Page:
As part of the state’s continuing efforts to cut rising Medicaid costs, the Arkansas Department of Human Services (DHS) announced Tuesday (Dec. 19) it had removed more than 80,000 individuals from the program through ongoing technology initiatives and access to data that improves the department’s enrollee count.
DHS Director Cindy Gillespie told reporters gathered at the agency’s downtown Little Rock offices that a year ago her department had just completed its exhaustive task of paring the backlog of more than 140,000 overdue Medicaid eligibility cases. In January, Gillespie apprised Hutchinson ahead of the 2017 legislative session that individual cases dating back to 2014 had been trimmed to less than 700.
Since then, Gillespie said the department has put into place processes to ensure its Medicaid rolls are accurate through several initiatives, including a partnership with the state workforce officials to identify new hires that receive health benefits, closing cases after receiving returned mail, and expanding a program that finds Arkansas enrollees receiving coverage in more than one state.
“We thought we needed to kind of take a minute to try and pull together a number of things we’ve worked on this year around accuracy and Medicaid rolls in particular, and where we are going next year in some of these areas,” Gillespie said. “As you will remember this time last year, we were finishing up the effort to get rid of our Medicaid backlog, and the county operations folks they’ve all been smiling because they won’t be working up to Christmas on the backlog.”
Hutchinson said in a statement that the work DHS has done is a model for containing costs and eliminating waste in state government.
“Director Gillespie and her team combined common-sense fact finding with new technology to reduce our load by 80,000 cases,” he said. “DHS is among state agencies that are leading by example, and I applaud the smart approach.”
In additional to the department’s ongoing initiatives to reduce the state Medicaid’s rolls, DHS also issued a request for bid for a new Electronic Visit Verification system, which will give the department the ability to make sure home healthcare aides who provide home and personal services to Medicaid patients are doing so.
John Parke, director of DHS Office of Payment Integrity, said the RFP is for a data analytics firm to develop a location-based app for mobile phones that will allow home healthcare aides to check in when arrive to the place they will provide services to Medicaid beneficiaries. Park said the app’s data can then be compared against claims information from healthcare providers.
“It feels good to know you are saving taxpayers’ money,” Parke said, adding that the RFP will be for $10 million over six years.
Led by Gov. Hutchinson, DHS has taken a number of other steps to create efficiencies and cost savings as state Medicaid expenses continue to grow, largely due to the expansion of the Arkansas Works program. In November, the number of people enrolled in Arkansas Works was down from a month ago to 306,849, compared to 309,719 in October.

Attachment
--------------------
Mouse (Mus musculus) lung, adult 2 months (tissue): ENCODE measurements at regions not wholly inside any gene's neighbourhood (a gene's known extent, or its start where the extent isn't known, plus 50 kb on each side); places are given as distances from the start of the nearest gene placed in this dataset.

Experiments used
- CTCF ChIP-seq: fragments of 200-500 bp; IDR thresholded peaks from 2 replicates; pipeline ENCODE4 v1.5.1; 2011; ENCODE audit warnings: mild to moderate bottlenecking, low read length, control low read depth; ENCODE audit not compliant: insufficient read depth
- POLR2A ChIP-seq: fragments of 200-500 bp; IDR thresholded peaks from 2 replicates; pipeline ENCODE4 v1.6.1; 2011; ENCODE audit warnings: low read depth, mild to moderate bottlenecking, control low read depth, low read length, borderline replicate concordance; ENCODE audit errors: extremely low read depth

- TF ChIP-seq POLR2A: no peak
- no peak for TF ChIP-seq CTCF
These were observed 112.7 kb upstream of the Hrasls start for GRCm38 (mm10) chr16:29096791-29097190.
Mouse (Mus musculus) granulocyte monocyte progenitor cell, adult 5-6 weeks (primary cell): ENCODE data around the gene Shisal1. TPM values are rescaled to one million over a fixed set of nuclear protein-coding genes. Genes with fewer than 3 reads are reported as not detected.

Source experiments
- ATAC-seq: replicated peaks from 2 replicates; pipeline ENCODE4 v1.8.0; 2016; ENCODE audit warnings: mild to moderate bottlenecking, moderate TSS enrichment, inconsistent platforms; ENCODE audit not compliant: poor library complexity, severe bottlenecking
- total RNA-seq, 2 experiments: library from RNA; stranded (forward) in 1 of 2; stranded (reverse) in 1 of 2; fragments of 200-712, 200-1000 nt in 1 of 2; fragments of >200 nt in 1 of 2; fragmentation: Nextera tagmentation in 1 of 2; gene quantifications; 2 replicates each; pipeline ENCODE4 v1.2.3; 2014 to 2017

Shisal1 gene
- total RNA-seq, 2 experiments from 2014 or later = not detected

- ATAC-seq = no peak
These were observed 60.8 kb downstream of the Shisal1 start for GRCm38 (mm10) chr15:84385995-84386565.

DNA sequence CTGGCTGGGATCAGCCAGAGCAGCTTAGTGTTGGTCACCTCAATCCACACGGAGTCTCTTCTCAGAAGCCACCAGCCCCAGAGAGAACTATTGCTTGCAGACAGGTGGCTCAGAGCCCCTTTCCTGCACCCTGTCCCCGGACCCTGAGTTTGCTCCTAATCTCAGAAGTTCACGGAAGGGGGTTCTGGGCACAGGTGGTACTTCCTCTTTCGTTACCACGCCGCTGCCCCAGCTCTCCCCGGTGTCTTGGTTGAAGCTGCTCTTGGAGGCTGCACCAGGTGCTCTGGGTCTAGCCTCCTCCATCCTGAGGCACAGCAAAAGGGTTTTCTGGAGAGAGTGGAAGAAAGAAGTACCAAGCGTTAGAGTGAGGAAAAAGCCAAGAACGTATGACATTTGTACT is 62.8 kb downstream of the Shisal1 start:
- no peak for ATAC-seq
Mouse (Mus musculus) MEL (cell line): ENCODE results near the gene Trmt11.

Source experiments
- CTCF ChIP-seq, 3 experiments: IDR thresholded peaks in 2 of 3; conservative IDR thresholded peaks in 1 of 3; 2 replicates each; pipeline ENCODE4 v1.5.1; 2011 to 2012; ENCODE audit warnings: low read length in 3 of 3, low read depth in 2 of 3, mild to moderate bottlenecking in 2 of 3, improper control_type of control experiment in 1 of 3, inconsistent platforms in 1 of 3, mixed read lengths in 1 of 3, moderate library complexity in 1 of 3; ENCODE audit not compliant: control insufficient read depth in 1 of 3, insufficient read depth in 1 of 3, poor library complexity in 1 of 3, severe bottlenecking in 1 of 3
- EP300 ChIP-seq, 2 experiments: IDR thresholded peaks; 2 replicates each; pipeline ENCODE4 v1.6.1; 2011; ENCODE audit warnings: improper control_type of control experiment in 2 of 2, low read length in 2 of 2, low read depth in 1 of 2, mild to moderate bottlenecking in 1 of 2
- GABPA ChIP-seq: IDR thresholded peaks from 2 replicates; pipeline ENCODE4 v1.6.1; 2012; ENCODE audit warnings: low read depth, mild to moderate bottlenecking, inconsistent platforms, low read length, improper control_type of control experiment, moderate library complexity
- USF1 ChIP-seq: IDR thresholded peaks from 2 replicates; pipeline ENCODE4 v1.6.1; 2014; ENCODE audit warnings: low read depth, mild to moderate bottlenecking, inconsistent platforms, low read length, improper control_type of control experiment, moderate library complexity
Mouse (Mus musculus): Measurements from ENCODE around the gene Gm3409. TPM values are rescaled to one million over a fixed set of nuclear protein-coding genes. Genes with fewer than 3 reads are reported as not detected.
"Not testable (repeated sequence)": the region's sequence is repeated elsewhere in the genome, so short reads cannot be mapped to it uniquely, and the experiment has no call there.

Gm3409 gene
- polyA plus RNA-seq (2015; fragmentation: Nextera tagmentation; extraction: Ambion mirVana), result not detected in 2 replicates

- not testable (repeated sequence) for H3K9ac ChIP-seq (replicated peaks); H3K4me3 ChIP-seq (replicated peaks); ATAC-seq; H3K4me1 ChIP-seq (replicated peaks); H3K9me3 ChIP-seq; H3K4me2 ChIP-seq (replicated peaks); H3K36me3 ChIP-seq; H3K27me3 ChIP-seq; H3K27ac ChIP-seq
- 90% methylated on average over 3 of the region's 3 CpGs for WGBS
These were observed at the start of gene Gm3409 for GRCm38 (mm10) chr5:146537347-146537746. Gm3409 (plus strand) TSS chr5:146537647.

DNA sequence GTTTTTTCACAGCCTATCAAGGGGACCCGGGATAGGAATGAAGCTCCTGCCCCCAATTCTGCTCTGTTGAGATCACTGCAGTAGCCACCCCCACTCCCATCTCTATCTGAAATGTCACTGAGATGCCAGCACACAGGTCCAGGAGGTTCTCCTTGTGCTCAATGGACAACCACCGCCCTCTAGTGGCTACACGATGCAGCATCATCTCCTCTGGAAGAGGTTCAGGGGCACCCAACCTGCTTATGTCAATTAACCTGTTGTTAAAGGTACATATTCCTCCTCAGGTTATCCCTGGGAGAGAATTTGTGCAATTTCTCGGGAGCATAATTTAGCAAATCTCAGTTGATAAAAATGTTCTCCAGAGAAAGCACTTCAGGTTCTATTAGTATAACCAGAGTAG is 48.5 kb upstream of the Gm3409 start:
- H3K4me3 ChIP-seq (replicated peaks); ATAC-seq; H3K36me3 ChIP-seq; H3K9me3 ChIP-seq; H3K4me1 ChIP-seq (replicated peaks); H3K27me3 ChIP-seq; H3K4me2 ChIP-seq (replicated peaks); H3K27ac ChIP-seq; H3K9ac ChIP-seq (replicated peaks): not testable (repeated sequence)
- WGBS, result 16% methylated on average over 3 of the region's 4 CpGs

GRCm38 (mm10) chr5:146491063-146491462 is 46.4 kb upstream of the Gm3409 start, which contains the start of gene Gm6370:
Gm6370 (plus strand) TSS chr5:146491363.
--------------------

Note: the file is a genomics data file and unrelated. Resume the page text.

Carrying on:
Total expenses for Arkansas recipients enrolled in the state’s expanded Medicaid program under the provisions of the Affordable Acre Act, commonly referred to as Obamacare, tallied $133 million in November, or $519.89 per enrollee, compared to $134.5 million, or $518.63 per enrollee, in the previous month.
Altogether, the number of enrollees with premiums paid totaled 256,013, 2,870 less than October’s tally of 309,719. Premiums payments fell slightly to $95.91 million in November, or $374.63 per enrollee, from $96.78 million, or $373.20 per enrollee in October. Cost sharing costs also were down to $36.08 million, or $140.95 per enrollee, compared to $36.67 million, or $141.42 per enrollee, a month ago. Wrap services rose to $1.10 million, or $4.31 per enrollee, versus $1.04 million, or $4.01 per enrollee, in October.
Mary Franklin, director of DHS’s Division of County Operations, said much of the more than $80,000 in cost savings in the first 11 months of the calendar year have come from a wide-range of programs. For example, Franklin said a partnership with the state Department of Workforce Services to capture previously unreported new hires has resulted in 16,467 cases being closed out.
Another 25,742 Medicaid cases have been shuttered because of multi-state program to identity individuals receiving benefits from more than other state. And about 26,100 beneficiaries have lost benefits after DHS officials streamline a process to sort large volumes of returned mail due to “bad addresses, Franklin said. Arkansas Medicaid recipients are required to report a change of address to DHS to ensure they remain in state.
The director of DHS county operations said another 5,000 or so cases were closed by removing incarcerated individuals from Medicaid rolls and by working with healthcare providers to identify workers with wages over the federal poverty level getting coverage through Arkansas Works and the federal marketplace.
“Thanks to newly-available technology and sister state agencies, we made a great deal of progress (in 2017) in improving the integrity of the Medicaid rolls,” Franklin said. “We will continue these processes in 2018 so that we know only individuals who are truly eligible are getting coverage through Medicaid.”
Last week, Gov. Hutchinson thanked the state Tobacco Settlement Commission (ATSC) for its support in paring down more than 500 families on the waiting list for a Medicaid waiver program that provides services offering home and community-based care for developmentally disabled children.
But Hutchinson also warned there are still challenges to stemming Arkansas’ rising Medicaid costs, noting that he is still awaiting approval for a long-sought after federal waivers from the Trump administration to cap income eligibility for the state’s Arkansas Works program at 100% of the federal poverty line.